A Pennsylvania man who evacuated his home before a controlled burn of derailed train cars carrying vinyl chloride in nearby Ohio found more than soot when he returned.
Jeremy Corbin’s Darlington Township, Pennsylvania, home is approximately 1.5 miles from the East Palestine, Ohio, location where a Norfolk Southern train derailed February 3. Upon his return home, Corbin was reportedly unsurprised to find black debris covering his yard and roof. He later found an undetonated blasting cap in a pasture near his house, according to a report from The Epoch Times.
The derailed Norfolk Southern train consisted of 151, of which “38 rail cars derailed, and a fire ensued which damaged an additional 12 cars,” according to the National Transportation Safety Board. The derailment occurred in a sleepy hamlet of 4,761 in the eastern Ohio town of East Palestine, near the Pennsylvania border.
Eleven of the derailed cars were transporting hazardous material, the NTSB added.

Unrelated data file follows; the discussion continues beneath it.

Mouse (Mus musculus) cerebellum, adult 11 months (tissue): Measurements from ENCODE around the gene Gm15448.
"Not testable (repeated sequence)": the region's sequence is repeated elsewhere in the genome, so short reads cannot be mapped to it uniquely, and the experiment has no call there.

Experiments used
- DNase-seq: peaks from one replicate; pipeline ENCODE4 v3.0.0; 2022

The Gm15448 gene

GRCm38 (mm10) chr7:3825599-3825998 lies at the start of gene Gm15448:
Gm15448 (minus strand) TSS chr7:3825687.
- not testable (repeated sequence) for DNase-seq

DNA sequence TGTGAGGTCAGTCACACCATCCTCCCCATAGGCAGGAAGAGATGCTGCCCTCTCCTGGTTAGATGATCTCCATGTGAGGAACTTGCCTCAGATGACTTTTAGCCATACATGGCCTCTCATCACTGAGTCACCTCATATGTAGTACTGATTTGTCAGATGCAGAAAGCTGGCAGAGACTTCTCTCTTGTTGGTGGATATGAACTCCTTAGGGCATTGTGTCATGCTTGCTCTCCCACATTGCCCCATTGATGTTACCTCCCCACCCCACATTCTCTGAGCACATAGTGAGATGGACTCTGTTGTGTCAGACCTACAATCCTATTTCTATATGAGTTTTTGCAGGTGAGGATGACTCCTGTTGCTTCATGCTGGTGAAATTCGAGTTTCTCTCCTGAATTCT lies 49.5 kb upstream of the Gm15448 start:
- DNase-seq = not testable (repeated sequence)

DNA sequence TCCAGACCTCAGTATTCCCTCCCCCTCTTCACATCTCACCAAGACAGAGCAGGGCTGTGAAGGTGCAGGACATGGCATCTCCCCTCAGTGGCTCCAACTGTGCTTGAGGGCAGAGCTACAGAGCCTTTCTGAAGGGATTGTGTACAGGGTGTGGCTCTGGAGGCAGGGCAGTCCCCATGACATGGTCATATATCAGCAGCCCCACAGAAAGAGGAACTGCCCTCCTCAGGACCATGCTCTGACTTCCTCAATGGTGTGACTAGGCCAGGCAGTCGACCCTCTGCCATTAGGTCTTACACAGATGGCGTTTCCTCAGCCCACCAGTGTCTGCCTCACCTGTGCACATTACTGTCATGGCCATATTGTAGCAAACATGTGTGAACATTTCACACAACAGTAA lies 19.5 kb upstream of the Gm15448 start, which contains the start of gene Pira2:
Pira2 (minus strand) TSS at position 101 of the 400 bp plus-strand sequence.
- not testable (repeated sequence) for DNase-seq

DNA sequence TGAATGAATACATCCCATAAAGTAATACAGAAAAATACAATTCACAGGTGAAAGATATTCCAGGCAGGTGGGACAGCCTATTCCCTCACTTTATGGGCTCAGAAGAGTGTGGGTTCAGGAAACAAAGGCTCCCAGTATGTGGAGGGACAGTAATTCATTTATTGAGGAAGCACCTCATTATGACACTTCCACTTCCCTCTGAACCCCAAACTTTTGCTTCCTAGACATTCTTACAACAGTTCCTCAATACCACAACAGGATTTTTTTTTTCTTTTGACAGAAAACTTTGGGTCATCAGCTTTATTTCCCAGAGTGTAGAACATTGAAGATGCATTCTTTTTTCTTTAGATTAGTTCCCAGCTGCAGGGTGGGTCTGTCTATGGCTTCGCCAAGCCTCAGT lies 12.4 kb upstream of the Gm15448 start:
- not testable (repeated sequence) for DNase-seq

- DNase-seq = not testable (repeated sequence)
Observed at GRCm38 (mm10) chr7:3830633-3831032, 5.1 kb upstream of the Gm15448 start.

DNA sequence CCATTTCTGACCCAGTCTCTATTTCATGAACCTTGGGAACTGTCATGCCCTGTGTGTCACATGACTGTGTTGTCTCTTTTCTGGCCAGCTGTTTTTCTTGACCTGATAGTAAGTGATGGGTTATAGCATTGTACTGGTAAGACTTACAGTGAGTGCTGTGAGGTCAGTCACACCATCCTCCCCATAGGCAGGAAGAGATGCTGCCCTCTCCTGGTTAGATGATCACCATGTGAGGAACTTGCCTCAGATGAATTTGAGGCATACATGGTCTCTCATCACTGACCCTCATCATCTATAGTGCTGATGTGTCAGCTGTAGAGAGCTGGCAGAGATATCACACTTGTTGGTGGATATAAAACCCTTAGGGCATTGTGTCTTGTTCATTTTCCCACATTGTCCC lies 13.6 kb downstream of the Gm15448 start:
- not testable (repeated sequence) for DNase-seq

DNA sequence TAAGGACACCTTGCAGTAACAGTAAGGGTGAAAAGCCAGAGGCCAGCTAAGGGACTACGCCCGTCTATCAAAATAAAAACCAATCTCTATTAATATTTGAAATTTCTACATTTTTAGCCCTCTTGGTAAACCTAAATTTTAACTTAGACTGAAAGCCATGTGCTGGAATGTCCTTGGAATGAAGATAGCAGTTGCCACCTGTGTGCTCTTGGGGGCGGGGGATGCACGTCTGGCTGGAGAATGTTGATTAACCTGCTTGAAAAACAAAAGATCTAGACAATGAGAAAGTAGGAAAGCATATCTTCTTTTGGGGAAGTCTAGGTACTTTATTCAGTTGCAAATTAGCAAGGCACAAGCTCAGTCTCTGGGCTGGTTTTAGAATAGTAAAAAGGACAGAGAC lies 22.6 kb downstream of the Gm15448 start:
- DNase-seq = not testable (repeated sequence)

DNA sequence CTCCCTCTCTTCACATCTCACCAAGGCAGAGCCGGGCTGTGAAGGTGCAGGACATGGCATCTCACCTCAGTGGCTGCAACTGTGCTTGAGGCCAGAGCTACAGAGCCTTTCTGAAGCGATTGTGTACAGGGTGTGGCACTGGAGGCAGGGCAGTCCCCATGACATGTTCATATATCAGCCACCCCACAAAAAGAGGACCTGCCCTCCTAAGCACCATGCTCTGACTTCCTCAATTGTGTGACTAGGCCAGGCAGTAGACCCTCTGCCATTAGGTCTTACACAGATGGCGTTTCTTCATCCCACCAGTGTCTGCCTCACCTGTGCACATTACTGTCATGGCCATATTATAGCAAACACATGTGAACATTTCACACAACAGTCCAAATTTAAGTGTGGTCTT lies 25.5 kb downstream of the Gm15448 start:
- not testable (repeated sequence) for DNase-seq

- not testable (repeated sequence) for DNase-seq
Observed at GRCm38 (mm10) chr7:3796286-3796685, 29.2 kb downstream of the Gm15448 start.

Railroad employees opted to release vinyl chloride from five railway cars to conduct a controlled burn in order to avoid a devastating explosion. The resultant fire belched heavy black smoke that billowed into the sky.
Ohio officials issued evacuation orders to hundreds of nearby residents February 4 because toxic chemicals were released. The following day, authorities warned nearby residents who had not evacuated to get out of the area in case the derailed cars exploded.
The controlled release and burn of vinyl chloride leaked into newly dug trenches was conducted at 3:30 p.m. February 6.
“The evacuation order has been lifted,” announced a February 8 Twitter post by Beaver County Emergency Services. “If you were asked to evacuate your residence due to the incident in East Palestine, you are permitted to return home. Please return in a safe and orderly manner.”
Corbin believes the blasting cap he found was used to help detonate the cars in the controlled burn, according to the Epoch Times report.
“It’s not real big. It would blow your hand off,” Corbin said about the blasting cap he found. “I contacted someone in the military and asked him about it.”
“He said don’t have any static electricity around it, don’t drop it.”
Scroll down to leave a comment and share your thoughts.